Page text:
Development & Community Benefits
500-person march for community benefits at the Dearborn Project, April 2007
Unprecedented growth and redevelopment is sweeping Seattle and the Puget Sound. New towers dot downtown Seattle and Bellevue skylines. Suburban towns and cities vie for development to create new downtowns and a sense of place. Developers are finding historically redlined neighborhoods in Seattle attractive after decades of capital neglect.
Increased density in the suburbs and redevelopment of our urban core area represents an opportunity to build great cities in the Puget Sound. It holds out a promise of jobs and economic growth for everyone, including those left out and left behind by past growth and change. It also can build on the existing strengths of our urban areas - diversity, unique ethnic business enclaves and affordable neighborhoods.
But most recent development has not delivered on these opportunities. Instead, vulnerable communities are threatened with displacement, low-quality jobs keep workers in poverty and auto-oriented destinations degrade our environment. The development boom represents big profits for investors and more choices for well-to-do consumers, but is leaving out those who most need the opportunities – low-wage workers, particularly people of color, immigrants and women. This will only exacerbate recent trends of growing inequality and working poverty.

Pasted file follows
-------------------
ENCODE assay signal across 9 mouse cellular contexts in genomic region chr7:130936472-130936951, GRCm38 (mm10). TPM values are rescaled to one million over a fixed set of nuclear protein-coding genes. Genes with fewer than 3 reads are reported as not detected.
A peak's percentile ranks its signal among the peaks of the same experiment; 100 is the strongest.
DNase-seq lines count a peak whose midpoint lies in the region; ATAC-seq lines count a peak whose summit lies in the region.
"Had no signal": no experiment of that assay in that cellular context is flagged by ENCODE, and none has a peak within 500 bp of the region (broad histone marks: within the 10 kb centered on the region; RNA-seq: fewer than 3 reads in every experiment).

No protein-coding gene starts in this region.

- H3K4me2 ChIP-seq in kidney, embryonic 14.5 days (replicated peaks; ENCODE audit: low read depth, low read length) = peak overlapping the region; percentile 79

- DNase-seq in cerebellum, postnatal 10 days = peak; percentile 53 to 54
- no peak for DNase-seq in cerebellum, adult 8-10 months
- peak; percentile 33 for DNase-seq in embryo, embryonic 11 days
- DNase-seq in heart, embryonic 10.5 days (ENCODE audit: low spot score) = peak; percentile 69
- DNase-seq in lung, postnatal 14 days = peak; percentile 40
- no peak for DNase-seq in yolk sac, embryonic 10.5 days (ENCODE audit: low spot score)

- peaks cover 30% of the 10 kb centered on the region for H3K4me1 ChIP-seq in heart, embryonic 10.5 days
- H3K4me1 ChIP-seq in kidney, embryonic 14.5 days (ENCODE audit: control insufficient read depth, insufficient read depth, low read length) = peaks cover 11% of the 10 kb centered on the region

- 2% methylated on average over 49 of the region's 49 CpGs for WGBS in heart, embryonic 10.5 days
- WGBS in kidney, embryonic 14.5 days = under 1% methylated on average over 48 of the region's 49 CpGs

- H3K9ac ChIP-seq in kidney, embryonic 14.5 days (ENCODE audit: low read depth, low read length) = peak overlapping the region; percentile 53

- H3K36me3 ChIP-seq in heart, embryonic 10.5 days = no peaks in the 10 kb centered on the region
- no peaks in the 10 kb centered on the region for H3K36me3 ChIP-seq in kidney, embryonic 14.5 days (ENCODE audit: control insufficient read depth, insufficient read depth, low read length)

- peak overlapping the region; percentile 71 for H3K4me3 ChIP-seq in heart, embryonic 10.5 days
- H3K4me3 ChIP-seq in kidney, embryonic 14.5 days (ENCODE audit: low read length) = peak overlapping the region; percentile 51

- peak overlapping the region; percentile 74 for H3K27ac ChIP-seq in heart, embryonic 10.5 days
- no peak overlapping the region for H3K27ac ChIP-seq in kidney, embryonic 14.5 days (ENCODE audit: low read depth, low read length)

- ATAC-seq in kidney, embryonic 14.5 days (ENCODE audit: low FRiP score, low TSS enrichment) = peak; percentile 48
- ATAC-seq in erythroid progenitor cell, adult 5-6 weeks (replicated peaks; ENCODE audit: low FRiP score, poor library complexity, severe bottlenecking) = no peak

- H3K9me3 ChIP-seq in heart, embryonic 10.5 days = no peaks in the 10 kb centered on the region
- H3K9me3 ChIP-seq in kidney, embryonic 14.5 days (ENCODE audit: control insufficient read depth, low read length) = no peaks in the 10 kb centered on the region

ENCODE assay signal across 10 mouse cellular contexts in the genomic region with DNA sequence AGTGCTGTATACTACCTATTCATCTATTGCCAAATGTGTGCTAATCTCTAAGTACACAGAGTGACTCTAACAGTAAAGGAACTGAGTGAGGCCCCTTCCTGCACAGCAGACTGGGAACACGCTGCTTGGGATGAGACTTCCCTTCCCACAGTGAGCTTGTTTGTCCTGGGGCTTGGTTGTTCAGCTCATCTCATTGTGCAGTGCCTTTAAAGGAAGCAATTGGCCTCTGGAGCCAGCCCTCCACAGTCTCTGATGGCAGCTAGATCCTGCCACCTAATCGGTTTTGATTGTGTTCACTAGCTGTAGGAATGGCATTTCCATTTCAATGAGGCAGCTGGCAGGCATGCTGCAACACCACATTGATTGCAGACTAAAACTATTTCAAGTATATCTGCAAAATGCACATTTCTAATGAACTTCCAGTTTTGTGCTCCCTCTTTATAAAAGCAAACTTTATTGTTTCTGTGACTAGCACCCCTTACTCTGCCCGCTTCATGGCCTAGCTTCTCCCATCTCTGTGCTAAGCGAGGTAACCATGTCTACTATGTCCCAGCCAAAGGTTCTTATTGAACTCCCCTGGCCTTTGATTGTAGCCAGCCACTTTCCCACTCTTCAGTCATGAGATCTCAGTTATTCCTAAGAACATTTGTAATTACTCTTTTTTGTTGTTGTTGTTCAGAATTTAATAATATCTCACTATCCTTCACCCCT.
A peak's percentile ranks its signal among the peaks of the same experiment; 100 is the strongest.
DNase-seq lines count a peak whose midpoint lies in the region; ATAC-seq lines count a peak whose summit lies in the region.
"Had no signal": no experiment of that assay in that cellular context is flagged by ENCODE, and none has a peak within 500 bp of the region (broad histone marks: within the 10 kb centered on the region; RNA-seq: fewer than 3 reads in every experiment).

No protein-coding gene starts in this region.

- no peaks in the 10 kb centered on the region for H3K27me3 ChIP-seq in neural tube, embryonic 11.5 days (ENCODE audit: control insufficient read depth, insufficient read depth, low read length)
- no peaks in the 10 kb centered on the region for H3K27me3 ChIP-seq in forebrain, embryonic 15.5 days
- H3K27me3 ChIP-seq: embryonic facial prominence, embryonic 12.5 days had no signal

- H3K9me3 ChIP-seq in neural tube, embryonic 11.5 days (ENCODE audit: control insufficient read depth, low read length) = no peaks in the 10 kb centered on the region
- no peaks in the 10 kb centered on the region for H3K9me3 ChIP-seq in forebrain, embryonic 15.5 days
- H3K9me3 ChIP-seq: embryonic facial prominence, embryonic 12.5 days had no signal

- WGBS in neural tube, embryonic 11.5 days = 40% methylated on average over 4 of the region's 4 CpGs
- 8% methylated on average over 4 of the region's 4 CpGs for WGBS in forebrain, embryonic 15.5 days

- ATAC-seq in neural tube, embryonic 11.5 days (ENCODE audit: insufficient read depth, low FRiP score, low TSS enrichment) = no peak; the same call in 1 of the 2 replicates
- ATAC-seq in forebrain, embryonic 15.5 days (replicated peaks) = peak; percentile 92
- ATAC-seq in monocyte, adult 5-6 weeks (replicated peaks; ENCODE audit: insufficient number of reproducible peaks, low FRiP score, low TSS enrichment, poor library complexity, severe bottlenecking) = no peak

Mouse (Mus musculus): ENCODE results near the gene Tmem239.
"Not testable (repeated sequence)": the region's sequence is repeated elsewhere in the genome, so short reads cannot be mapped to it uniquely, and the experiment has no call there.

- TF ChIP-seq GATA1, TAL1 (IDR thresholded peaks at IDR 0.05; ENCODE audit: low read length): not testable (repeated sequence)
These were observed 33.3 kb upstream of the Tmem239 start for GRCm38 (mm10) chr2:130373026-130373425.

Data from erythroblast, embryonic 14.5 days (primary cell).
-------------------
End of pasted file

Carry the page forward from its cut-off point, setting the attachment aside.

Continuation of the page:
With growing regional prosperity, we should expect better from new development and growth.
Puget Sound Sage is building a powerful movement to ensure prosperity for all families from new development, especially those who the need opportunity the most - but also have the most to lose. We stand together with community, labor, faith-based and environmental organizations to demand accountability from developers and informed decision-making from local government.
We use innovative policies and tools, such as community benefits agreements, to break new ground on a model of responsible development for our urban areas. We use research to measure the outcomes of development and who stands to benefit or lose.